Pollination services are worth 153 billion euros (~20 euros per person worldwide) and its deterioration could cause up to 30-40% loss in production and a considerable inflation of prices5. Hence, the bee’s buzz is in on our plates and in our pockets. Recent studies indicate that the total area of pollination-dependent crops has increased by 70% from the 1960s6 and occupies today 12 times the surface of Spain. Many are intensive (heavily chemically protected) monocultures, e.g., California almonds (1/3 of the world’s consumption), where farmers are forced to rent hives to provision enough pollination.
However, thousands of hives are destroyed every year by invasive species, mites, diseases and the colony collapse disorder – a mysterious syndrome whereby bees abandon their hives from one day to the next7. As a result, preoccupation about the conservation of bee populations8,9 and contrasting views addressing a possible global pollination crisis10 have conflated. Had such pollination crisis not been reached, if the health of pollinators and their natural habitats continues to be jeopardized (for which strong evidence exists)11,12 and pollination-dependent agriculture keeps expanding (as current trends and predictions support)4,6, then bees, butterflies, flies, wasps and the remaining workers in the pollen-carrier guild might fail sooner or later to keep replacing (at no cost to us) the fruits and vegetables we harvest from the supermarket – magically, so to speak.
1Klein, A. M., Steffan-Dewenter, I. & Tscharntke, T. Fruit set of highland coffee increases with the diversity of pollinating bees. Proceedings of the Royal Society London: B 270, 955-961, doi:10.1098/rspb.2002.2306 (2003).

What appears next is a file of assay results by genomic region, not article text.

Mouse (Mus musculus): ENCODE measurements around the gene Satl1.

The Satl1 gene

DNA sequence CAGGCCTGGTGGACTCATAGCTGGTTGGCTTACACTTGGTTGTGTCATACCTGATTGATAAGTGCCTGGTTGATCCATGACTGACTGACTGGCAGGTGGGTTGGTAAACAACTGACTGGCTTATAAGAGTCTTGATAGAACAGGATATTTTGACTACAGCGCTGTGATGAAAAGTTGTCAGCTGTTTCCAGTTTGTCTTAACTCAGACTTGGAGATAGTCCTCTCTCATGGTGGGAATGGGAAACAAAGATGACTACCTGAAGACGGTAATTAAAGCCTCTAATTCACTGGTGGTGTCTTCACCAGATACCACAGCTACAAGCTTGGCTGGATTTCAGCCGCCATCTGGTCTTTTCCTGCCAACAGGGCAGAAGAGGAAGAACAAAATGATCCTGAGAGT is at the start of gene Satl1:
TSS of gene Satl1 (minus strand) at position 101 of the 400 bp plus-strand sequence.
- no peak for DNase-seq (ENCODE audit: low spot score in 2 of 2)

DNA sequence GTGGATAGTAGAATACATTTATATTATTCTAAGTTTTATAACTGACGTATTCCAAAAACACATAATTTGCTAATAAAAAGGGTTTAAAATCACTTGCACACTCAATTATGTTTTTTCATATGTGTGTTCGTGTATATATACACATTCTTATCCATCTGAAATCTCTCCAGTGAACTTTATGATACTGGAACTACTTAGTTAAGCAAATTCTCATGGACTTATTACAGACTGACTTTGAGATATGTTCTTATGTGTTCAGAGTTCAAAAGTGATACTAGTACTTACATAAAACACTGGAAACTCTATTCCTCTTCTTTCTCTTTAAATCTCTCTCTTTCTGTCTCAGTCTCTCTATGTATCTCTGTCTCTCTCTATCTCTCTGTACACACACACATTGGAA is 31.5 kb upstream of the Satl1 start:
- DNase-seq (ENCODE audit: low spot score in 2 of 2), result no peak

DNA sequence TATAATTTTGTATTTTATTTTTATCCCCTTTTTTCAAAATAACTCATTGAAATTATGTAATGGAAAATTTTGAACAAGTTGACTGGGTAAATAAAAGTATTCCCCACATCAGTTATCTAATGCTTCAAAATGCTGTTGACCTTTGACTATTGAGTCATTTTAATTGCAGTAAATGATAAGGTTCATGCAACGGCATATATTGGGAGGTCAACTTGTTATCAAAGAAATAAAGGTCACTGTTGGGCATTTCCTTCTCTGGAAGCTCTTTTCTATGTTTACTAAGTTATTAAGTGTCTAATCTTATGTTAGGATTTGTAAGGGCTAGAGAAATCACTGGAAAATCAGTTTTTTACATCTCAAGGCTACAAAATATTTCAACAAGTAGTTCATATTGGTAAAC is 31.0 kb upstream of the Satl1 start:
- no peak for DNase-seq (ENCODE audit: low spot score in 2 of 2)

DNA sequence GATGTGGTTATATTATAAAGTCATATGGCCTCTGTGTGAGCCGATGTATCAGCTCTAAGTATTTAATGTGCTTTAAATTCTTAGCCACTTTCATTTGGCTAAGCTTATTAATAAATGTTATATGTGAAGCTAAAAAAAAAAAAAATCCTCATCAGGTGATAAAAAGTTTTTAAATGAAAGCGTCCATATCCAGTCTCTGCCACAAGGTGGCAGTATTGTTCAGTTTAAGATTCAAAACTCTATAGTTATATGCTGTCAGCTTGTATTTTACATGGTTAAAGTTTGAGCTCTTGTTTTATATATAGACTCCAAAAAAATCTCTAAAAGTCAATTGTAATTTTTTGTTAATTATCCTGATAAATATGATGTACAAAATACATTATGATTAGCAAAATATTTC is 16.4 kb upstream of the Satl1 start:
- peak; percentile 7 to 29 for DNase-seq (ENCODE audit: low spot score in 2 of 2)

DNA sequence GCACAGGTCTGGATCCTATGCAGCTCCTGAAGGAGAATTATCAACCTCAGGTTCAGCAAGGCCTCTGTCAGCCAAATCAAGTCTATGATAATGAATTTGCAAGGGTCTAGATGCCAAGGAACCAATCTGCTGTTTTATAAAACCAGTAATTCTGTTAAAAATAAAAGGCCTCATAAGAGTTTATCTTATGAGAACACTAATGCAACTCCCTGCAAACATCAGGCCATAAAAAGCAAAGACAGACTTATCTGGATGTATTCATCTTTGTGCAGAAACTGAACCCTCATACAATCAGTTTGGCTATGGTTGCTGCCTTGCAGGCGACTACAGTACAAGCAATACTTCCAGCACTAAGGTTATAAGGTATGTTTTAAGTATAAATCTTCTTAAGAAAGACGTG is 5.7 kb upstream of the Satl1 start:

2Hoehn, P., Tscharntke, T., Tylianakis, J. M. & Steffan-Dewenter, I. Functional group diversity of bee pollinators increases crop yield. Proceedings of the Royal Society London: B 275, 2283-2291, doi:10.1098/rspb.2008.0405 (2008).
3Ehrlich, P. R. & Mooney, H. A. Extinction, substitution, and ecosystem services. BioScience 33, 248-254, doi:10.2307/1309037 (1983)
4Winfree, R. Pollinator-dependent crops: an increasingly risky business. Current Biology 18, R968-R969, doi:10.1016/j.cub.2008.09.010 (2008).
5Gallai, N., Salles, J. M., Settele, J. & Vaissiere, B. E. Economic valuation of the vulnerability of world agriculture confronted with pollinator decline. Ecological Economics 68, 810-821, doi:10.1016/j.ecolecon.2008.06.014 (2009).
6Aizen, M. A., Garibaldi, L. A., Cunningham, S. A. & Klein, A. M. Long-term global trends in crop yield and production reveal no current pollination shortage but increasing pollinator dependency. Current Biology 18, 1572-1575, doi:10.1016/j.cub.2008.08.066 (2008).
7Oldroyd, B. P. What’s killing American honey bees? PLoS Biology. 5, 1195-1199, doi:10.1371/journal.pbio.0050168 (2007).
8Kearns, C. A., Inouye, D. W. & Waser, N. M. Endangered mutualisms: the conservation of plant-pollinator interactions. Annual Reviews of Ecology and Systematics 29, 83-112 doi:10.1146/annurev.ecolsys.29.1.83 (1998).
9Grünewald, B. Is pollination at risk? Current threats to and conservation of bees. Gaia 19, 61-67 (2010).
10Ghazoul, J. Buzziness as usual? Questioning the global pollination crisis. Trends in Ecology and Evolution 20, 367-373, doi:10.1016/j.tree.2005.04.026 (2005).
11Winfree, R., Aguilar, R., Vázquez, D. P., LeBuhn, G. & Aizen, M. A. A meta-analysis of bees’ responses to anthropogenic disturbance. Ecology 90, 2068-2076 doi:10.1890/08-1245.1 (2009).
12Potts, S. G. et al. Global pollinator declines: trends, impacts and drivers. Trends in Ecology and Evolution 25, 345-353, doi:10.1016/j.tree.2010.01.007 (2010).
13Jha, S. & Dick, C. W. Shade coffee farms promote genetic diversity of native trees. Current Biology 18, R1126-R1128, doi:10.1016/j.cub.2008.11.017 (2008).